It may seem self-evident that an outdoor enthusiast cares about protecting the great outdoors. But not all of us are always good stewards of our natural world. Overfishing and overhunting can disrupt a habitat's balance. Snowmobiles and all-terrain vehicles are noisy and pollute. Mountain bikes and horseback riders can chew up the landscape. Even while just hiking and camping, people leave their mark. In short, people should love the environment, but not smother it.
A number of groups have published guidelines or "codes of ethics" for outdoor enthusiasts. One such group is Leave No Trace, a nonprofit organization devoted to inspiring responsible outdoor recreation. Their Web site offers seven principles of outdoor ethics. Here are some tips that most groups seem to agree on:
- Plan ahead.
Camping or hiking responsibly requires knowing the environment that you'll be occupying – marked trails, designated campgrounds, animals you may encounter, and more. Be prepared!
- Stay the course.
If you're hiking in a muddy area, it's easy to create secondary paths as you try to sidestep the wet stuff. Avoid this by walking on rocks or logs. If you have no other choice, stay on the designated trail and walk through the mud. (This is part of planning ahead!)
- Use an existing campsite.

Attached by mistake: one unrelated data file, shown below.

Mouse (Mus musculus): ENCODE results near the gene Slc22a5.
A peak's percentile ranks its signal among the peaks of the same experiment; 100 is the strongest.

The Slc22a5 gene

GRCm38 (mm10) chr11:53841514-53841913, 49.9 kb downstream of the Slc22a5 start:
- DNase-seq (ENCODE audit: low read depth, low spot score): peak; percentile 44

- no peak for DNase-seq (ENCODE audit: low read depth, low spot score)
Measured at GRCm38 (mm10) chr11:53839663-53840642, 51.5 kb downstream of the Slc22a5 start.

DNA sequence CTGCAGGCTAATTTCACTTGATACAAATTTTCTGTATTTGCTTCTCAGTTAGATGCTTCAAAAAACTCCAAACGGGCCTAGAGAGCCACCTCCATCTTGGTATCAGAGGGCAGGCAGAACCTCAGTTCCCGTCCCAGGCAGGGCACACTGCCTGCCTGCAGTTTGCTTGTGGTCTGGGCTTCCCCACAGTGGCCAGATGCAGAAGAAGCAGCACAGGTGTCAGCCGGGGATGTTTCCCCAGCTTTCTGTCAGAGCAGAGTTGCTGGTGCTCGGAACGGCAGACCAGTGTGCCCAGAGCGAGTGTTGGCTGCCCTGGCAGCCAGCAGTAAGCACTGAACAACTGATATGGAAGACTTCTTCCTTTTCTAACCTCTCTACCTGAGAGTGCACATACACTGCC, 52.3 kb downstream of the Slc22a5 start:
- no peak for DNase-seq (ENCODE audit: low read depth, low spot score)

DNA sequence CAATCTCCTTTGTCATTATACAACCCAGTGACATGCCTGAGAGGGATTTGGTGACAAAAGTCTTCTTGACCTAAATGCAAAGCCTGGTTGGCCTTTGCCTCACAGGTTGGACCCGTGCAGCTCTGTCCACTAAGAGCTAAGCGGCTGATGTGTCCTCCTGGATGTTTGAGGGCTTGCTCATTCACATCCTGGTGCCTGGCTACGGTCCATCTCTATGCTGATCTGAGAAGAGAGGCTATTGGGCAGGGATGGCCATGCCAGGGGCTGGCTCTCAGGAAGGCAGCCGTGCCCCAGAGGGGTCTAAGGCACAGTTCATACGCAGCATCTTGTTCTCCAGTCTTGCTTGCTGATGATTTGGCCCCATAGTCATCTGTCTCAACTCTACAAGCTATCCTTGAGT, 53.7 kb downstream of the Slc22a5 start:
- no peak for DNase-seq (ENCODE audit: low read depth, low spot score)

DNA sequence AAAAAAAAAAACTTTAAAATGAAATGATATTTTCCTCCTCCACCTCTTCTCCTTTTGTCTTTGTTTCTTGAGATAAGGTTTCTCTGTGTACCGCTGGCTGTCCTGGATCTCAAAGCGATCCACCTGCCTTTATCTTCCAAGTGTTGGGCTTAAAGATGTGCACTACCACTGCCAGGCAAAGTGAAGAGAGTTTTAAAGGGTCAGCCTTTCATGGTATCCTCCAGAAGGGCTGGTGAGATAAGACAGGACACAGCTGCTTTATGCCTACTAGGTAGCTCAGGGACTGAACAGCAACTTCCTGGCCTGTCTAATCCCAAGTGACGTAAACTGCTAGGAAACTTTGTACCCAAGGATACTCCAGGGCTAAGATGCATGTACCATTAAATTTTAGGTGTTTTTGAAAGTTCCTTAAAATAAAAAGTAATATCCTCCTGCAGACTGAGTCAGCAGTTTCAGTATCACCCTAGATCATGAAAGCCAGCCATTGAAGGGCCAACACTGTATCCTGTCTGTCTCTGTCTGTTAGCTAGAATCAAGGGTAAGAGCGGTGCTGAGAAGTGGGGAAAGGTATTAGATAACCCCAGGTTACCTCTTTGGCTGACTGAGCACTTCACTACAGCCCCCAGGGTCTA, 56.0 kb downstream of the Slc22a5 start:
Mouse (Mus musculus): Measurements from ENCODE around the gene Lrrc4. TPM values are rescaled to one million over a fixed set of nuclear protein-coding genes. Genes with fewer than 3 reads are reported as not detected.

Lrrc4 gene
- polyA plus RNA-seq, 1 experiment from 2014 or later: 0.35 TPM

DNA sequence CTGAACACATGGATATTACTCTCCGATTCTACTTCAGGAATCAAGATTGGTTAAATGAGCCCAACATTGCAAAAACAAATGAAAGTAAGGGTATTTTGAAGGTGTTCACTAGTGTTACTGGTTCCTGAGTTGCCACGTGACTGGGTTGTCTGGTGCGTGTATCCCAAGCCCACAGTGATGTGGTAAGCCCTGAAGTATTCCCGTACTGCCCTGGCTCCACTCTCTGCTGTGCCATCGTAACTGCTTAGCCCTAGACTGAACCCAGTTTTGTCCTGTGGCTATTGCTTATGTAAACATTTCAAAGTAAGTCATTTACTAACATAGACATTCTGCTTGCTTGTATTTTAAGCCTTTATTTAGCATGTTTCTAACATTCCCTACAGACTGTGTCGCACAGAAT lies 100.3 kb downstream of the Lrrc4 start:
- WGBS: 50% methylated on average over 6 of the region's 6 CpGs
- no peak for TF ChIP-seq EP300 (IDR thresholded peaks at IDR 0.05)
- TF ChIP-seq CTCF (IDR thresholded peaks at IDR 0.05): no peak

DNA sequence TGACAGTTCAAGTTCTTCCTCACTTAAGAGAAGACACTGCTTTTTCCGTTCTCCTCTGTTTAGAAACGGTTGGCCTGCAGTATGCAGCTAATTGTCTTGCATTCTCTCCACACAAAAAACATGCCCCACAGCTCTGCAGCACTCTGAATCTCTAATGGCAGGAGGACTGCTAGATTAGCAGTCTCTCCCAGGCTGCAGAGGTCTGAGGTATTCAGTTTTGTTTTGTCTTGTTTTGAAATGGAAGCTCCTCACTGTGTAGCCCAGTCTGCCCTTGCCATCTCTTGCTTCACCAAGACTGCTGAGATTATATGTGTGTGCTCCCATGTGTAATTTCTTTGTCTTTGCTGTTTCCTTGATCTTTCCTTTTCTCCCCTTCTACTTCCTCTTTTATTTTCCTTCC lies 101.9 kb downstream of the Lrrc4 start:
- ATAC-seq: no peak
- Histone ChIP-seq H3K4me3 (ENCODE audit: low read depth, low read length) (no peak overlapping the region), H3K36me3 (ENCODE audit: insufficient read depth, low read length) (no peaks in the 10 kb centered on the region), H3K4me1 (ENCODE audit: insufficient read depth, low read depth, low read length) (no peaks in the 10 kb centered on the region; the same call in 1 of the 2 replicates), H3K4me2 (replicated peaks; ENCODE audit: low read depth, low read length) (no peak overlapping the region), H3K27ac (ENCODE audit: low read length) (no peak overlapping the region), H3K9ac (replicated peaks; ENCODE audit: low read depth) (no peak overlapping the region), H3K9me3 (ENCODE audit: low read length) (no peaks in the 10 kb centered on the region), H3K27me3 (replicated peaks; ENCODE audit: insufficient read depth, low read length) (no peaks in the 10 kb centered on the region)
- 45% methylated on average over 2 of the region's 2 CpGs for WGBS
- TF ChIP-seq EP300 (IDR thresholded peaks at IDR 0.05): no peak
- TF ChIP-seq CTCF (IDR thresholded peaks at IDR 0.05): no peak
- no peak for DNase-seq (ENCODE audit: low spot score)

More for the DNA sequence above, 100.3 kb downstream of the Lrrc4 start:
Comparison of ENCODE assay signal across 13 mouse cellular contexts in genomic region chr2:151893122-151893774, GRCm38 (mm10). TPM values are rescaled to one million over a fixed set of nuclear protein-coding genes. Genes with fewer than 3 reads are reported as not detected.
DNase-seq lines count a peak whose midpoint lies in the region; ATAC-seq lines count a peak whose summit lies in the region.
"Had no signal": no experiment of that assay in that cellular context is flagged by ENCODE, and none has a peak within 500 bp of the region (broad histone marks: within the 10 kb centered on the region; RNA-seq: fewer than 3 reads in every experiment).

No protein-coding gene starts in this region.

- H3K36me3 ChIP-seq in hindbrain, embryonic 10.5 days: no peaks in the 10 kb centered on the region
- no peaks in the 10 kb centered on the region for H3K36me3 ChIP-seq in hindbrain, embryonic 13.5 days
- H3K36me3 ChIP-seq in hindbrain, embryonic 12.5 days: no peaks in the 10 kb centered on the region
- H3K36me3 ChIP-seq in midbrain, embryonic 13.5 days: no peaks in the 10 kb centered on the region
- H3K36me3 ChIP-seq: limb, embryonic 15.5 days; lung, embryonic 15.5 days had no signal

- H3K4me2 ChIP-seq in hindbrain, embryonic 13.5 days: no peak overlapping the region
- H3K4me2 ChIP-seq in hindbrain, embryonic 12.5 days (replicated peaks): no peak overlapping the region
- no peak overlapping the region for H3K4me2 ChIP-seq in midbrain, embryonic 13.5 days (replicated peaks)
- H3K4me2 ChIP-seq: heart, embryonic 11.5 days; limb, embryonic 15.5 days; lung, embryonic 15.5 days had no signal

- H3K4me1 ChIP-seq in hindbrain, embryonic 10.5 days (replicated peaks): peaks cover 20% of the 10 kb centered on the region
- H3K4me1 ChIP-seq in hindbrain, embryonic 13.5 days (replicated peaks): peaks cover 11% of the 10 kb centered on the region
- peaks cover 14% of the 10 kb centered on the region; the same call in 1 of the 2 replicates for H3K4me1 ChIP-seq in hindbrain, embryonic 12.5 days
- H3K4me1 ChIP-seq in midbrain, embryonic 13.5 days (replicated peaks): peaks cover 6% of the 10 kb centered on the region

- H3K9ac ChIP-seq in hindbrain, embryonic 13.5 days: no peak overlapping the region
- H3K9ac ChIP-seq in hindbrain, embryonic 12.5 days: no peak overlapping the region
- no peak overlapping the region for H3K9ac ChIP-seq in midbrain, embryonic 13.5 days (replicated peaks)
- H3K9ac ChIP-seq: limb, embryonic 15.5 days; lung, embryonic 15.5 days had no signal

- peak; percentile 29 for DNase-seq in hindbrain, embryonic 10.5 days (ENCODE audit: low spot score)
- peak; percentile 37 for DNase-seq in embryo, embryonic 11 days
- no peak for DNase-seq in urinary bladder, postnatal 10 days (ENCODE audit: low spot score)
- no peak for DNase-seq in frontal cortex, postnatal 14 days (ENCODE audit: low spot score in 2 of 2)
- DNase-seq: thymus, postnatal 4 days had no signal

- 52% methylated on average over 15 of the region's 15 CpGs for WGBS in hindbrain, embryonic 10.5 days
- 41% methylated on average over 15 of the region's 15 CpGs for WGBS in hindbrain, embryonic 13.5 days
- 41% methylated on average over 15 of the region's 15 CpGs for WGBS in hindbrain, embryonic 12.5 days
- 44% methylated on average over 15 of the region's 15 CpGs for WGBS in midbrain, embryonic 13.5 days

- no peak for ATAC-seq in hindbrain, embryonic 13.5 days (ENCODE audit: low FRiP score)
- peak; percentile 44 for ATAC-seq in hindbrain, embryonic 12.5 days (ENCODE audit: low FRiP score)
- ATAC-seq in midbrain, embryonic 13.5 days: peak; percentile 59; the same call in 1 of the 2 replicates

Don't create a new campsite when you can use an existing one.
- Keep fires small.
Most areas have rules about how big your campfire can be. You can minimize your fire by using smaller pieces of wood.
- Clean up.
Leave your campsite clean for the next outdoor enthusiasts.
- Think reusable.
Pack your food in reusable, collapsible containers instead of taking along disposable boxes and cans.
- Don't bother wildlife.
Aside from the fact that some animals can hurt you, you could also disrupt mating or nesting seasons. And feeding wildlife is always a bad idea. Once wild animals associate food with humans a dangerous situation is created for both groups.
The International Mountain Biking Association publishes its own tips:
- Ride responsibly.
This means ride with respect for your environment as well as for other riders.
Local mountain biking clubs are essential for keeping trails open and maintained.
Ensure continued trail access by pitching in on responsible trail maintenance.
Similar rules for responsible behavior can be applied to horseback riding and persons who use off-road (NOT off-the-trail) vehicles.
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